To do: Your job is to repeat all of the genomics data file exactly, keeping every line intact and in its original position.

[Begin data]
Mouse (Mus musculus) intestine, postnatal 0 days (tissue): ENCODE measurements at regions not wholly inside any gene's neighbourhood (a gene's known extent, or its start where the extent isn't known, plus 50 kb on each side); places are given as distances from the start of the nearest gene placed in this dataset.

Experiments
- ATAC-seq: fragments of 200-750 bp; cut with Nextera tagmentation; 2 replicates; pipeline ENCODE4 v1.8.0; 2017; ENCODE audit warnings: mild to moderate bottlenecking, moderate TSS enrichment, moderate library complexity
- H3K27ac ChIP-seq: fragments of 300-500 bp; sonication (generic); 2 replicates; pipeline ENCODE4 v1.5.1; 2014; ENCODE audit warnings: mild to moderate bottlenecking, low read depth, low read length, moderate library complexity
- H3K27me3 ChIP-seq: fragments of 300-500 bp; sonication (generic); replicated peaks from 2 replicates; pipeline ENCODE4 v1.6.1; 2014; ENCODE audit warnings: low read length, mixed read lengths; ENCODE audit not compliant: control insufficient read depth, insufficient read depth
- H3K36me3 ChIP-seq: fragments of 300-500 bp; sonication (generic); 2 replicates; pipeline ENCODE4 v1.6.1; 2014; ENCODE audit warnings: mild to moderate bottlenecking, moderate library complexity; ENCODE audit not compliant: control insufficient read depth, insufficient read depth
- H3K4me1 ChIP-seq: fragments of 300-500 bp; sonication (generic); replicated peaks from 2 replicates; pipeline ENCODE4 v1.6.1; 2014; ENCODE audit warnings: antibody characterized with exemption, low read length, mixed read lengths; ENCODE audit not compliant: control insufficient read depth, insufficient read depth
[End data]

Mouse (Mus musculus) intestine, postnatal 0 days (tissue): ENCODE measurements at regions not wholly inside any gene's neighbourhood (a gene's known extent, or its start where the extent isn't known, plus 50 kb on each side); places are given as distances from the start of the nearest gene placed in this dataset.

Experiments
- ATAC-seq: fragments of 200-750 bp; cut with Nextera tagmentation; 2 replicates; pipeline ENCODE4 v1.8.0; 2017; ENCODE audit warnings: mild to moderate bottlenecking, moderate TSS enrichment, moderate library complexity
- H3K27ac ChIP-seq: fragments of 300-500 bp; sonication (generic); 2 replicates; pipeline ENCODE4 v1.5.1; 2014; ENCODE audit warnings: mild to moderate bottlenecking, low read depth, low read length, moderate library complexity
- H3K27me3 ChIP-seq: fragments of 300-500 bp; sonication (generic); replicated peaks from 2 replicates; pipeline ENCODE4 v1.6.1; 2014; ENCODE audit warnings: low read length, mixed read lengths; ENCODE audit not compliant: control insufficient read depth, insufficient read depth
- H3K36me3 ChIP-seq: fragments of 300-500 bp; sonication (generic); 2 replicates; pipeline ENCODE4 v1.6.1; 2014; ENCODE audit warnings: mild to moderate bottlenecking, moderate library complexity; ENCODE audit not compliant: control insufficient read depth, insufficient read depth
- H3K4me1 ChIP-seq: fragments of 300-500 bp; sonication (generic); replicated peaks from 2 replicates; pipeline ENCODE4 v1.6.1; 2014; ENCODE audit warnings: antibody characterized with exemption, low read length, mixed read lengths; ENCODE audit not compliant: control insufficient read depth, insufficient read depth